Emily Schwing

Inland Northwest Correspondent

Emily Schwing comes to the Inland Northwest by way of Alaska, where she covered social and environmental issues with an Arctic spin as well as natural resource development, wildlife management and Alaska Native issues for nearly a decade. Her work has been heard on National Public Radio's programs like ''Morning Edition'' and ''All things Considered.'' She has also filed for Public Radio International’s ''The World,'' American Public Media's ''Marketplace,'' and various programs produced by the BBC and the CBC. She has also filed stories for Scientific American, Al Jazeera America and Arctic Deeply.

Emily got her start in radio as an intern at KUER-FM 90 in Salt Lake City, Utah. She also pursued internship opportunities at National Public Radio and Deutsche Welle Radio in Bonn, Germany. After graduating with a Geology degree from Carleton College in Northfield, Minnesota, she went on to study Natural Resource Management at the graduate level at the University of Alaska, Fairbanks.

When she is not chasing down quirky news stories, you can find her off the beaten path skiing, biking or running in the backcountry with her long-time canine companion, Ghost. Emily also has 300 hours' worth of certified interdisciplinary training in Hatha Yoga from the Nosara Yoga Institute in Costa Rica.

Ways to Connect

Emily Schwing / Northwest News Network

What was expected to be a two-day hearing on tribal sovereignty spilled into its third day Friday. The provincial government in British Columbia is appealing a landmark decision that reestablished hunting rights for members of an Indian tribe who live on both sides of the border.

Emily Schwing / Northwest News Network

Members of the Sinixt Indian tribe reside on the reservation of the Confederated Tribes of the Colville in Washington. Last spring, one of them won a landmark court case in Canada reestablishing their tribal rights there.

Centers for Disease Control and Prevention

The top three nationally reported STDs are chlamydia, gonorrhea and syphilis and they are all on the rise in the Northwest and across the nation.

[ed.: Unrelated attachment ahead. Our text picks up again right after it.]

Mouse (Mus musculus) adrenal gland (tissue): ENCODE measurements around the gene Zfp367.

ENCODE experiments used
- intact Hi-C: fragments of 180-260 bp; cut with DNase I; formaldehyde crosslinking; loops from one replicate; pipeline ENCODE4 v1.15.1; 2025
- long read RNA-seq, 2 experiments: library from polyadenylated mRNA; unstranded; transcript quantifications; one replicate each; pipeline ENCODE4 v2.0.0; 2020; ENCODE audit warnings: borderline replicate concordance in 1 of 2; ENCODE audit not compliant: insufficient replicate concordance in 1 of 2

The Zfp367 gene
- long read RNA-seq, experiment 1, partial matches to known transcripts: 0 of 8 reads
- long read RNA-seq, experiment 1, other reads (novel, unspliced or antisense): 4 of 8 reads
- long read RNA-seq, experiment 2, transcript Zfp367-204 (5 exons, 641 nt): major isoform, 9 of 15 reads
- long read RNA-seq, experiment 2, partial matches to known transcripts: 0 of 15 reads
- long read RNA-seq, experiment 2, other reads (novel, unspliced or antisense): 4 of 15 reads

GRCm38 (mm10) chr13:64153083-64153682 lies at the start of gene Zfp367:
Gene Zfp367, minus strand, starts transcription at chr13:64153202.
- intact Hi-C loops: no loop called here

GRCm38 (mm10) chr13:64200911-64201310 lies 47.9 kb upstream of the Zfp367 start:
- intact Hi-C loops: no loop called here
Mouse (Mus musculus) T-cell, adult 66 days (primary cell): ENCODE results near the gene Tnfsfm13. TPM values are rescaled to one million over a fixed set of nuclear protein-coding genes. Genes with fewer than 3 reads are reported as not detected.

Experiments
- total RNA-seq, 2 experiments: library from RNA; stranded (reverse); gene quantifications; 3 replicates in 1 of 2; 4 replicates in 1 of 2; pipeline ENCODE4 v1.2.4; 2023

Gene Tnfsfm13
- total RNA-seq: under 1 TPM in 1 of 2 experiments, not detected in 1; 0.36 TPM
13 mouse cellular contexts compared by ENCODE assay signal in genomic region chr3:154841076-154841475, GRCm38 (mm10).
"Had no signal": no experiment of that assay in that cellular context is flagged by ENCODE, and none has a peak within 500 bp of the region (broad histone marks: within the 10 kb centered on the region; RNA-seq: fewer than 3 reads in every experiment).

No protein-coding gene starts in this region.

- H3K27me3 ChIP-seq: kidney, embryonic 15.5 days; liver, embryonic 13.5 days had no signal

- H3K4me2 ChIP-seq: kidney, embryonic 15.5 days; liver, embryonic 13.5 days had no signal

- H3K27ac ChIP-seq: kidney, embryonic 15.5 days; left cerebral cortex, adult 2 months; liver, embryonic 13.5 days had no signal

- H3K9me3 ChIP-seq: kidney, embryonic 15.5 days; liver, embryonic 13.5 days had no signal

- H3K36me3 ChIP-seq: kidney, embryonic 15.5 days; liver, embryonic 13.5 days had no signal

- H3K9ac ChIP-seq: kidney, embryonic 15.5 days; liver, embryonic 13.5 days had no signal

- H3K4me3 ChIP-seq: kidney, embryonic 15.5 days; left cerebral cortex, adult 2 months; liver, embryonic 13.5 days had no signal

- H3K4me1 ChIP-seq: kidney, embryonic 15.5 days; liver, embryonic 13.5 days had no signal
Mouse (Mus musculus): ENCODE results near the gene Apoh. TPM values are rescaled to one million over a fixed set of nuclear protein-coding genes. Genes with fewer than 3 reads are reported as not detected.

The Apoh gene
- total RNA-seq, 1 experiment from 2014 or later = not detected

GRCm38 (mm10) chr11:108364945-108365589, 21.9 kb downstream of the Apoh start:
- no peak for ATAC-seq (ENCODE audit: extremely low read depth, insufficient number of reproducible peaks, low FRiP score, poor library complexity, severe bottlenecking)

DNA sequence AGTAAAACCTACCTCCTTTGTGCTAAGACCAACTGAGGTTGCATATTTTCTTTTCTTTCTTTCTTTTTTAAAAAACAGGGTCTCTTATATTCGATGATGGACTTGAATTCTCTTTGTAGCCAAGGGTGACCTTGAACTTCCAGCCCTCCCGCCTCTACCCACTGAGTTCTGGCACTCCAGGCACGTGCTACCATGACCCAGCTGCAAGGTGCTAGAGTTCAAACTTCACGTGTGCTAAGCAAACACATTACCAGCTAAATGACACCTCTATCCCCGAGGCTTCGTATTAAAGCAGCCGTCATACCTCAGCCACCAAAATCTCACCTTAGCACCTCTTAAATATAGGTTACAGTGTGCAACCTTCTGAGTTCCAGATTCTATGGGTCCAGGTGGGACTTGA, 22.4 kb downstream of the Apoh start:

U.S. House of Representatives

Eastern Washington’s Rep. Cathy McMorris Rodgers is the most powerful Republican woman in the U.S. House of Representatives. And now, she’s speaking out against President Donald Trump’s decision to end Deferred Action for Childhood Arrivals—or DACA.

Emily Schwing / Northwest News Network

As Seattle and Portland struggle with how to accommodate homeless residents, Spokane is catching flack for it’s “tough-love” approach to homeless camping.




Emily Schwing / NW News Network

The number of ranchers in the U.S. is on the decline. There’s no recruiting for the gig and some of the generational ties to ranch land in the west have been severed, so it’s not clear who will take on the business in the future. One answer may be women.

National Park Service

There’s no way to know for sure how many fishers lived in the Cascades historically, because the small brown mammal was almost entirely eradicated by trappers by 1930.

But this week, there’s evidence that they are reproducing.

Dsdugan / Wikimedia - tinyurl.com/ycm7fpty

Racist graffiti and a possible bomb threat forced the evacuation of more than 100 Washington State University students from their residence hall in the middle of the night Monday.




Eclipse image by Rajah Bose

Whether in the path of totality or not, the solar eclipse brought a memorable experience to our reporters across the Northwest. They sent us their audio postcards from Olympia, Spokane and Prosser, Washington, and Portland and Durkee, Oregon.

Emily Schwing / Northwest News Network

Miss out on eclipse glasses? If so, there’s still plenty of time for a homemade science project. 


All you need to make a pinhole projector is a cereal box, a pin, a pair of scissors, some aluminum foil, and a roll of tape.



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